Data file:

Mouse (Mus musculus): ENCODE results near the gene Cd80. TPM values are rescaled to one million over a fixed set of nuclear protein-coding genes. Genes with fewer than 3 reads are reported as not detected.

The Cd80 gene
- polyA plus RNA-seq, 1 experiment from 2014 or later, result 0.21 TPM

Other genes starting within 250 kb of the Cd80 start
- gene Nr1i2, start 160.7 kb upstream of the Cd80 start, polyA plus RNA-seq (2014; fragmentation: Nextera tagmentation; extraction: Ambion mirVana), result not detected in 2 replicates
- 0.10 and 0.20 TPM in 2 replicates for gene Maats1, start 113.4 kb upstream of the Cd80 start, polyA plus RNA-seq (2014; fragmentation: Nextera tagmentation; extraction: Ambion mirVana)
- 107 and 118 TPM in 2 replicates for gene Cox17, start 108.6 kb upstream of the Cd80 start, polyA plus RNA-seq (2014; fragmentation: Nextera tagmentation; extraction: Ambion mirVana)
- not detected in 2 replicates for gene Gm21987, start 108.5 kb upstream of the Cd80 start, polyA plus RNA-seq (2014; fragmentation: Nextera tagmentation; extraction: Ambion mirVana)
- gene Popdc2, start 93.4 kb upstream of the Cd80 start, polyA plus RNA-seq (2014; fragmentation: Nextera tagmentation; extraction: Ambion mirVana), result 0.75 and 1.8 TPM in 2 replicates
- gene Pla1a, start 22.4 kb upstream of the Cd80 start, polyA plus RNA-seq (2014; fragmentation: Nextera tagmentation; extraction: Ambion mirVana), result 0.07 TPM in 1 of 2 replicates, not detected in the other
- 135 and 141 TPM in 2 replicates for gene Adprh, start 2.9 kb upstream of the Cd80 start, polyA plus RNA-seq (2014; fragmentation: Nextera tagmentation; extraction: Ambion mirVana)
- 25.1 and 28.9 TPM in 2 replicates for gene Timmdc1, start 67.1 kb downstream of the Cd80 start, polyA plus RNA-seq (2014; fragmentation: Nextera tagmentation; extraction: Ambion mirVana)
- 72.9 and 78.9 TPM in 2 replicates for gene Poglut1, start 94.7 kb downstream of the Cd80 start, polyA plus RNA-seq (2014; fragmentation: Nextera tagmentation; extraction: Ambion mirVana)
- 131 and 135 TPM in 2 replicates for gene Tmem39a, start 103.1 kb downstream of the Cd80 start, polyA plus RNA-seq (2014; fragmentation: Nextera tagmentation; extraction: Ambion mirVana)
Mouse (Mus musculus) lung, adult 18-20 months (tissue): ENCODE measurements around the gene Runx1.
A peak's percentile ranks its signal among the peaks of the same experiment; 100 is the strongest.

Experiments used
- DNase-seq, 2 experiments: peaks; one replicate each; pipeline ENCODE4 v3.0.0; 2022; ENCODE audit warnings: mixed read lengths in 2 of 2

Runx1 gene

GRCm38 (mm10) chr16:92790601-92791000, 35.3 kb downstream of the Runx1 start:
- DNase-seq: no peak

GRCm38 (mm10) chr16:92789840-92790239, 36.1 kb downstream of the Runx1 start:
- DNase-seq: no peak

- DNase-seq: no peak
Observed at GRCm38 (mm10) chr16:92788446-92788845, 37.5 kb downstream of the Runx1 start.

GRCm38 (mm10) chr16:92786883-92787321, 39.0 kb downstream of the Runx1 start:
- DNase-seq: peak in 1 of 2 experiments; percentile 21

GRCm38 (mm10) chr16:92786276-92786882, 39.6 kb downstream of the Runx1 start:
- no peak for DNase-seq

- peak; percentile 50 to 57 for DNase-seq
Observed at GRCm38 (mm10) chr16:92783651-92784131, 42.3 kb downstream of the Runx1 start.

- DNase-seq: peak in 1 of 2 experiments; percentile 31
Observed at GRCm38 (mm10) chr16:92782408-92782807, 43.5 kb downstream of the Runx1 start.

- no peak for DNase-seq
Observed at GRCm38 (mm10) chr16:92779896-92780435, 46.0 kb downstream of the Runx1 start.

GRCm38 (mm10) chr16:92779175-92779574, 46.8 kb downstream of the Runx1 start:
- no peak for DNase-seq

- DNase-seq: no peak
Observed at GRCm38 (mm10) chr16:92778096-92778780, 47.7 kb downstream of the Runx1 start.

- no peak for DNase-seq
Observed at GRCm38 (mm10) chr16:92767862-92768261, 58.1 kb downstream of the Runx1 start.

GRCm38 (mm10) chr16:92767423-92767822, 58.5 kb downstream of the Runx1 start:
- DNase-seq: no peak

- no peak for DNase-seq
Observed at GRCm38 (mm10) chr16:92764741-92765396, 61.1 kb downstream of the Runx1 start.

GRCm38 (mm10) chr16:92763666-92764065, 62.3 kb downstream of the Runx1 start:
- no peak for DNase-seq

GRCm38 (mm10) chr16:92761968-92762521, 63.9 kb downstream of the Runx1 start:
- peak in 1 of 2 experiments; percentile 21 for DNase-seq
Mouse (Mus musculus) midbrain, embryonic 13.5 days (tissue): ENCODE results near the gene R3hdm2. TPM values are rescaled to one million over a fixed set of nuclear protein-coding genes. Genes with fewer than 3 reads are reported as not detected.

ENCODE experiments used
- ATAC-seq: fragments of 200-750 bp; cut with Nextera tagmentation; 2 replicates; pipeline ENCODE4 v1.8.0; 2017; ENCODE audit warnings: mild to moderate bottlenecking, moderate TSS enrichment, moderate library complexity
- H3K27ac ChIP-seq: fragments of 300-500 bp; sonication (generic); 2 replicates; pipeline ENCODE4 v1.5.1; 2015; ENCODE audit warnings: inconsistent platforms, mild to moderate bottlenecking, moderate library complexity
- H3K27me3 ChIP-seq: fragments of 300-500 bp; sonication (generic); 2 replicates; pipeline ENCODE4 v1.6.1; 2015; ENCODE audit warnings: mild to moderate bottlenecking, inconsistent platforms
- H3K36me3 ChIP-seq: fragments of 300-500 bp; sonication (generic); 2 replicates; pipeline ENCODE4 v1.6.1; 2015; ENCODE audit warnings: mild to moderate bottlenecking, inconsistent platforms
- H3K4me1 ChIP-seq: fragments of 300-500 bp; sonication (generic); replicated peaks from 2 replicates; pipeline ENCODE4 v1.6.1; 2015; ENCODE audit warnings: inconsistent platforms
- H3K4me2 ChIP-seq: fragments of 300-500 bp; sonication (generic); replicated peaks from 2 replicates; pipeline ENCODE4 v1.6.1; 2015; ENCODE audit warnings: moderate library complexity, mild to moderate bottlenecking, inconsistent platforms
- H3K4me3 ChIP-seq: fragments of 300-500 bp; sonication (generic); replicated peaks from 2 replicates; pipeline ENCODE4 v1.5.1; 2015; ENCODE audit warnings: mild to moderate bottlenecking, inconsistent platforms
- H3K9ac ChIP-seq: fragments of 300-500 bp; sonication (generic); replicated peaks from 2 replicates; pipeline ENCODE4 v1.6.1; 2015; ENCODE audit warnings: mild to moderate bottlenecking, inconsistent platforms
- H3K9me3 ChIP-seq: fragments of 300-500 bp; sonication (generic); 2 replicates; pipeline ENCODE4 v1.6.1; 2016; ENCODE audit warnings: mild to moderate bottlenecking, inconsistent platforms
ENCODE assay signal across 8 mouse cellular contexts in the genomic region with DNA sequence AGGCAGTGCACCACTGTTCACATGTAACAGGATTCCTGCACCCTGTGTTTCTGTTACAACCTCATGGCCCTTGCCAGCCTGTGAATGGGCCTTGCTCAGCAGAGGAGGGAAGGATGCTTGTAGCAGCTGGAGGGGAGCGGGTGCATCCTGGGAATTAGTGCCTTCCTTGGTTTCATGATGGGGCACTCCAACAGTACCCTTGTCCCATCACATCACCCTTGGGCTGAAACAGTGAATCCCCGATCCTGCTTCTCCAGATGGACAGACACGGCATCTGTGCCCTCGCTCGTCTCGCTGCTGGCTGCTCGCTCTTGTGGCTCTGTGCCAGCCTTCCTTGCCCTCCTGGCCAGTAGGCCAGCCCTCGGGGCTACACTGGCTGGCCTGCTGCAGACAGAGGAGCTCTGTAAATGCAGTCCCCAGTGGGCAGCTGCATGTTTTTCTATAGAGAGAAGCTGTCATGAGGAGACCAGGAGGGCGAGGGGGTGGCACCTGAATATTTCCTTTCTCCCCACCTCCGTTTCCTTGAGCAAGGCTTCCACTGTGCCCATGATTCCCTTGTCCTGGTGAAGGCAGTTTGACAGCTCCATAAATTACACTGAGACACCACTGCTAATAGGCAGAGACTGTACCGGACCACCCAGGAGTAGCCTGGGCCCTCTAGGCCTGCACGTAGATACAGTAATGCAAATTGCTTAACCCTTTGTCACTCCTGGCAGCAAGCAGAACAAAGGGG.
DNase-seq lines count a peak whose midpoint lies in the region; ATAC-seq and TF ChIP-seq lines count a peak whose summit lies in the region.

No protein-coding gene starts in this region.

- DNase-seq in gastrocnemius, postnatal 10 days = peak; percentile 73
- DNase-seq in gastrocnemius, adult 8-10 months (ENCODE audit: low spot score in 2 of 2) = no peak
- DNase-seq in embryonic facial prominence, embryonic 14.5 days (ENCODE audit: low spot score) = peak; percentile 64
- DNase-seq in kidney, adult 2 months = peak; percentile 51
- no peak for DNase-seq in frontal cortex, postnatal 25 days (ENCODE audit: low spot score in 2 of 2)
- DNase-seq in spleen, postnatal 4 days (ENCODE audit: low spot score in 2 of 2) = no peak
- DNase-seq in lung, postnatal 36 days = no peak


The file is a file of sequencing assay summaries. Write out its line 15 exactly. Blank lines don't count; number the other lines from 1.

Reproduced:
Mouse (Mus musculus) lung, adult 18-20 months (tissue): ENCODE measurements around the gene Runx1.